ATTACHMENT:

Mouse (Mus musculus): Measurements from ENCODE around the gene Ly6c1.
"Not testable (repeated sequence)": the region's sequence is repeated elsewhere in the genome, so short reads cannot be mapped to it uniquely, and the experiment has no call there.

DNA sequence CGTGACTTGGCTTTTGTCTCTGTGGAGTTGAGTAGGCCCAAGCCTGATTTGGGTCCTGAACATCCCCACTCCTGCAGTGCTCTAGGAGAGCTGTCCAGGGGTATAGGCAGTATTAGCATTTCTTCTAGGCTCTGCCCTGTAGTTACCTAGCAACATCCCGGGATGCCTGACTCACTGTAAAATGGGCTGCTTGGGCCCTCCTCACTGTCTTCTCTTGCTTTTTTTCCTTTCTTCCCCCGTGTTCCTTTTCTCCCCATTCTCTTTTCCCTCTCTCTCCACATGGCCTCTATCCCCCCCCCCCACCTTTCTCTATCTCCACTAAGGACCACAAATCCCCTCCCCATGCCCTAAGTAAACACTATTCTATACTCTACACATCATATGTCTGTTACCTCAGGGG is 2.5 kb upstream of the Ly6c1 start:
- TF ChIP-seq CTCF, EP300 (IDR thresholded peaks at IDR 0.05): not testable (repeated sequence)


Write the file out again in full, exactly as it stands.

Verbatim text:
Mouse (Mus musculus): Measurements from ENCODE around the gene Ly6c1.
"Not testable (repeated sequence)": the region's sequence is repeated elsewhere in the genome, so short reads cannot be mapped to it uniquely, and the experiment has no call there.

DNA sequence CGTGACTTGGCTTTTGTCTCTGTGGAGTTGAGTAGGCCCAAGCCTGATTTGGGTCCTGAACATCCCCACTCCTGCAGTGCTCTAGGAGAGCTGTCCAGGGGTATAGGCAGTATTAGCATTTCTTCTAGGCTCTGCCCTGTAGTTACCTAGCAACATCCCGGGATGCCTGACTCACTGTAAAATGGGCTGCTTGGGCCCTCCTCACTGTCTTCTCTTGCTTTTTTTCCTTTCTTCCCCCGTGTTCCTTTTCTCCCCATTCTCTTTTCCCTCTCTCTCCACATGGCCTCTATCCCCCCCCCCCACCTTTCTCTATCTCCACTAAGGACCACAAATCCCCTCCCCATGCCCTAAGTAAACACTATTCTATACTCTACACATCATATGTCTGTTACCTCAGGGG is 2.5 kb upstream of the Ly6c1 start:
- TF ChIP-seq CTCF, EP300 (IDR thresholded peaks at IDR 0.05): not testable (repeated sequence)